Mother and father were all for my efforts to build things myself—they approved of the homemade . (Calder 1966, 21) 1 January: Calder attends Pasadena's Tournament of Roses, where he experiences the four-horse chariot races. At that time, on Euclid Avenue in Pasadena, I got my first tools and was given the cellar with its window as a workshop. My workshop became some sort of a center of attention; everybody came in.
(Hayes 1977, 42) The Calders move to Spuyten Duyvil, New York. (Calder 1966, 34–35) 14 August: Stirling is appointed as the acting chief of the department of sculpture of the Panama-Pacific International Exposition in San Francisco. (Calder 1966, 36) June: The Calders move to San Francisco. Texts by James Johnson Sweeney, Michel Butor, Jean Davidson, Giovanni Carandente, Pol Bury, Gabrielle Buffet-Picabia, and Francis Miroglio; reprinted texts by Jean-Paul Sartre and Fernand Léger. The challenge is to move the animals from their pens without having two animals in the same pen at once. Stirling rents a studio in New York City on 51 West Tenth Street. Cinematography by Paul Jones, Robert Molin, and Maxime Dely; music synchronized by Audio Review Symphonic Orchestra. "Secrets of Life in the Famous 'Latin Quarter,' the Follies, Triumphs and Tragedies in the Strangest Collection of Queer People in All the World, Revealed by Mlle. Written and narrated by Agnes Rindge Claflin; cinematography by Herbert Matter; filmed and recorded by Hartley Productions. He advised me to do what I really wanted to do—he himself often wished he had been an architect. (Calder 1966, 59) Summer: Calder writes the Kellogg Company and suggests they modify their cereal packaging, putting the wax paper on the inside rather than on the outside of the boxes. I went to Vancouver and called on him, and we had quite a talk about what career I should follow. (Calder 1966, 28–29) December: For Christmas, Calder presents his parents with a dog and a duck that he trimmed from a brass sheet and bent into formation.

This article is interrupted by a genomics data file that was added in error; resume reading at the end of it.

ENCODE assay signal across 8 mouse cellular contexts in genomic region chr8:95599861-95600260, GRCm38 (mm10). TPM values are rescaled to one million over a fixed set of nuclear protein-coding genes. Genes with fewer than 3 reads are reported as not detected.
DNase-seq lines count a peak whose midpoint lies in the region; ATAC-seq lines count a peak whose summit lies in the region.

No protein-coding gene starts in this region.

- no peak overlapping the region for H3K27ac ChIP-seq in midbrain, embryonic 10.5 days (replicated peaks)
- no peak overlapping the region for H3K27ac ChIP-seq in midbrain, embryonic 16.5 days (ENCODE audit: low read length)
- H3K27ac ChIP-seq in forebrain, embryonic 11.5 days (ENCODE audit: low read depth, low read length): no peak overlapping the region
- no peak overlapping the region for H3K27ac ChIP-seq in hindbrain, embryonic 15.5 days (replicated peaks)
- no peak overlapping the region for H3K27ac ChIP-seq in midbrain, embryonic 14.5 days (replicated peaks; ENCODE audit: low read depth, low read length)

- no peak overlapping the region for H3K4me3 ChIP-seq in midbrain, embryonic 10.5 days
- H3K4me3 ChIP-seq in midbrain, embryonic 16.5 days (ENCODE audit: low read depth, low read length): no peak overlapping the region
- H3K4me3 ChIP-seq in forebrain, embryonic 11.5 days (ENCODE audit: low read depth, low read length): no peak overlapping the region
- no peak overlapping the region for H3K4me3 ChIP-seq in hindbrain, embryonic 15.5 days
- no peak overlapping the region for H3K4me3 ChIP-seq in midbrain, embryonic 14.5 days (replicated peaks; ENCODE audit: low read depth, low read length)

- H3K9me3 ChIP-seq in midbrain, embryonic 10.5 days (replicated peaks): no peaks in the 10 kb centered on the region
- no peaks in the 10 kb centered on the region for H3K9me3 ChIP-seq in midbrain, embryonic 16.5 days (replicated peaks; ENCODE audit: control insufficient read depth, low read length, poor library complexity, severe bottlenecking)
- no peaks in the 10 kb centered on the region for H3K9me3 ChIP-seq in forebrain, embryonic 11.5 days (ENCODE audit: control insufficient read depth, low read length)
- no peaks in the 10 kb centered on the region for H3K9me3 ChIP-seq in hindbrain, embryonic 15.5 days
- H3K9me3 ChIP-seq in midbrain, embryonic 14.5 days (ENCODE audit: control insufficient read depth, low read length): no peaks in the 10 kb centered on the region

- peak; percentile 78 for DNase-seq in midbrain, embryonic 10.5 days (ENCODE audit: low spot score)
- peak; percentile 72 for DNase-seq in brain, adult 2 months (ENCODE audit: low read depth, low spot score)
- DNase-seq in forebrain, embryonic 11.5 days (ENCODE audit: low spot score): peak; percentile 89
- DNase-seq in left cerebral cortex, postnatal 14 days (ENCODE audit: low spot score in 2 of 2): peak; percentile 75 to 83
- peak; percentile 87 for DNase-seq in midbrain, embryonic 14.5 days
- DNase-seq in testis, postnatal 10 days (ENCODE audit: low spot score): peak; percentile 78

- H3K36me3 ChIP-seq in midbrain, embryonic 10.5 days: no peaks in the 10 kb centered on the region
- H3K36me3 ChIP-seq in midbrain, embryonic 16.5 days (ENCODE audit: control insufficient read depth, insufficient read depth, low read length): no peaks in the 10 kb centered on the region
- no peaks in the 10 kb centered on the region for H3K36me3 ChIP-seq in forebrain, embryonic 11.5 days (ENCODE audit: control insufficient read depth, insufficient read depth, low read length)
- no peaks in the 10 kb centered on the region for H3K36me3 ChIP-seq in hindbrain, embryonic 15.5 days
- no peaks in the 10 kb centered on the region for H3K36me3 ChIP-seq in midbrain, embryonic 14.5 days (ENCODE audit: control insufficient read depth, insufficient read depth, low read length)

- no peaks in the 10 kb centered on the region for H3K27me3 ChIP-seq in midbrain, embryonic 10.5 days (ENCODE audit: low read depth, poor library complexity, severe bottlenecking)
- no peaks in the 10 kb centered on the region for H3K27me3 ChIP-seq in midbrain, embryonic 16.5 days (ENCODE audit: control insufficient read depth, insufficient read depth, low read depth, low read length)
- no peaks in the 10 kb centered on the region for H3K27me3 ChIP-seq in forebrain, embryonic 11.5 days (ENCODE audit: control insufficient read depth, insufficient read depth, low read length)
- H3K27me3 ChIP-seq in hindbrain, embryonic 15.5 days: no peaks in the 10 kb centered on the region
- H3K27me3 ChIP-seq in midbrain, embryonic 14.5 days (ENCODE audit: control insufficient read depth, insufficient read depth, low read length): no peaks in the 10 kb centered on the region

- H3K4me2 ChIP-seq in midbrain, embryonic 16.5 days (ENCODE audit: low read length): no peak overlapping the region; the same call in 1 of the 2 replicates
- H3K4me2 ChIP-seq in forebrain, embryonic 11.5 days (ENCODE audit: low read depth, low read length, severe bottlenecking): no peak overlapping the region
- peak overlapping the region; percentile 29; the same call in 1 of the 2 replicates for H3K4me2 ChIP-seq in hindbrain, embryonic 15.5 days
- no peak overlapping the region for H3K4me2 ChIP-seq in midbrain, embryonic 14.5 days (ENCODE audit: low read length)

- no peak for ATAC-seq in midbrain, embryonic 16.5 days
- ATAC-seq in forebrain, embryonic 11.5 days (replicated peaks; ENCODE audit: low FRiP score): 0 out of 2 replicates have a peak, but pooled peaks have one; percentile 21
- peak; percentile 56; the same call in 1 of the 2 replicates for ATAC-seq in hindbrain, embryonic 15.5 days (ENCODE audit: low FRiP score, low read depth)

Corder; produced and written by David Idema; cinematography by Werner Schneider; narrated by Tom Saizan; edited by Bill Prins. Calder has a cellar for his workshop and attends Croton Public School.
(Calder 1966, 28; CF, Calder 1955–56, 7) Winter: The Calders move to Croton-on-Hudson, New York.
Directed by Jean-Michel Meurice and Jean Pierre Marchand; produced by Eliane Victor. Calder attends Germantown Academy for two or three months while his parents search for a house close to New York City.
Directed by Hans Richter; cinematography by Arnold Eagle; narrated by Edgar Lang; music by John Gruen, Robert Abramson, Hans Richter, Douglas Townsend; lyrics by John Latouche; sound direction by H. (Calder 1966, 51) 9 June: Serving on the It was early one morning on a calm sea, off Guatemala, when over my couch—a coil of rope—I saw the beginning of a fiery red sunrise on one side and the moon looking like a silver coin on the other.
(Calder 1966, 49–50) Spring: Calder attends night classes in drawing with Clinton Balmer at the New York Public School on Forty-second Street.
(Calder 1966, 36–37; Hayes 1977, 43–44) Spring: Stirling and Nanette move to Berkeley to be near Stirling's next commission, the Oakland Auditorium.